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David Ermisch and Craig Lamberton: Celebrating marriage with MEC

Though he now lives on the East Coast, it’s clear that Cheboygan-raised David Ermisch still loves Michigan’s Great Lakes and wild places.

For one thing, he didn’t let a late-summer cold front with temperatures in the 50s stop him from swimming in Lake Michigan during a visit to his family’s cottage in the Upper Peninsula.

And when Ermisch took a different kind of plunge in June, he and his new husband, Craig Lamberton, urged their wedding guests to make a contribution to the Michigan Environmental Council in lieu of a gift.

“We’re older and kind of settled, so we weren’t really looking for wedding gifts,” Lamberton said.

“We already have a toaster,” Ermisch added. “We were looking for an organization making a difference, and we were pretty impressed with the work MEC is doing.”

The two were wed on June 27, the day after the U.S. Supreme Court made marriage equality the law of the land.

“What an honor it is for MEC to be part of Craig and David’s celebration at such an historic moment for our country,” said Chris Kolb, MEC president. “The happy couple and their generous guests provided hundreds of dollars that will go a long way in our efforts to protect what’s so special about our beautiful state.”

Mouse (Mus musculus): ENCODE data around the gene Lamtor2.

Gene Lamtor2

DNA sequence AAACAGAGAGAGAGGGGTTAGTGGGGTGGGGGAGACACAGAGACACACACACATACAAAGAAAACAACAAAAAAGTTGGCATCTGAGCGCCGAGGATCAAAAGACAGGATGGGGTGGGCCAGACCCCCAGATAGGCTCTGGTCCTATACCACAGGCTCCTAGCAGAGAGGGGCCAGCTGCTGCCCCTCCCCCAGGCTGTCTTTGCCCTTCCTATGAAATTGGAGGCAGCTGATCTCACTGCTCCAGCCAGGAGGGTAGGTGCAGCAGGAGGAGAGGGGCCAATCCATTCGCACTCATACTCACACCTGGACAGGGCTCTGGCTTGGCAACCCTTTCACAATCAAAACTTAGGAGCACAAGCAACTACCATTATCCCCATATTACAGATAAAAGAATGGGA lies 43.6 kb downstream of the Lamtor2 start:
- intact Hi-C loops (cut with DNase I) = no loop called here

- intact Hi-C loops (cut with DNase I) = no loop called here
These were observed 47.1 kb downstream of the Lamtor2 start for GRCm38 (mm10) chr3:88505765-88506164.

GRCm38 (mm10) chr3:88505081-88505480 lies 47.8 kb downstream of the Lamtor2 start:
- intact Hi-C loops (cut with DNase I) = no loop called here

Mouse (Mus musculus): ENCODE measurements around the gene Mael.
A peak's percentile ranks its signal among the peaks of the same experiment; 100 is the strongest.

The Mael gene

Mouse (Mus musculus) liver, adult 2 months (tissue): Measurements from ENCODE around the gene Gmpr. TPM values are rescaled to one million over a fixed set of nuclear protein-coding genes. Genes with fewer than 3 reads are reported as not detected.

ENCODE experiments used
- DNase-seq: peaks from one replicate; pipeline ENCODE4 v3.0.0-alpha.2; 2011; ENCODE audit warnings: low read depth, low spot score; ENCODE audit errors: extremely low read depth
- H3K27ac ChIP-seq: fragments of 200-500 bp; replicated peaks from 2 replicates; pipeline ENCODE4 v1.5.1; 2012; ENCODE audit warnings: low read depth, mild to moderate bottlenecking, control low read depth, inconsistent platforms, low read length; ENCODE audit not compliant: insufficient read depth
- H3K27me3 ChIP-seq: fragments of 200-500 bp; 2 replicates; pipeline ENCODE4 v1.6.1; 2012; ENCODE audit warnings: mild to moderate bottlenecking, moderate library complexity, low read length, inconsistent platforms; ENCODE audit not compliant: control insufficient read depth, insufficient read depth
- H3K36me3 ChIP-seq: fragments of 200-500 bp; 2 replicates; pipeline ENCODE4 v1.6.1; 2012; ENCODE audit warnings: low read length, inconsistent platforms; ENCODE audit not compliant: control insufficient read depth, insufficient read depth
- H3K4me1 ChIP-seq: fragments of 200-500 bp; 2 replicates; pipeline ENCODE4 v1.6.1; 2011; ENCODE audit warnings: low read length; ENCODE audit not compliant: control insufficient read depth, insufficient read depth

The couple met 14 years ago while working at Peace Corps headquarters—both were former Peace Corps volunteers, Ermisch in Ecuador and Lamberton in Mali—and they live just outside Washington, DC.

Lamberton, a Connecticut native, is West Africa desk officer for the U.S. Agency for International Development—a role that involved responding to the Ebola outbreak. Ermisch is a cartographer with the National Atmospheric and Oceanic Administration. (In the mid-1990s, he worked for the Michigan Department of Environmental Quality, where his brother still works.)

Guests at their Rockville, MD, wedding came from Germany, Mali and all over the U.S., and made gifts to other charitable organizations along with MEC. Asked what in Michigan they care most about protecting, Ermisch and Lamberton—who has grown to love his husband’s home state through regular visits—said it’s our incredible water resources that inspired them to support MEC.

“It’s only going to become more and more important as climate change progresses,” Ermisch said. “Michigan has these vast quantities of fresh water, and it’s just really important to preserve that.”
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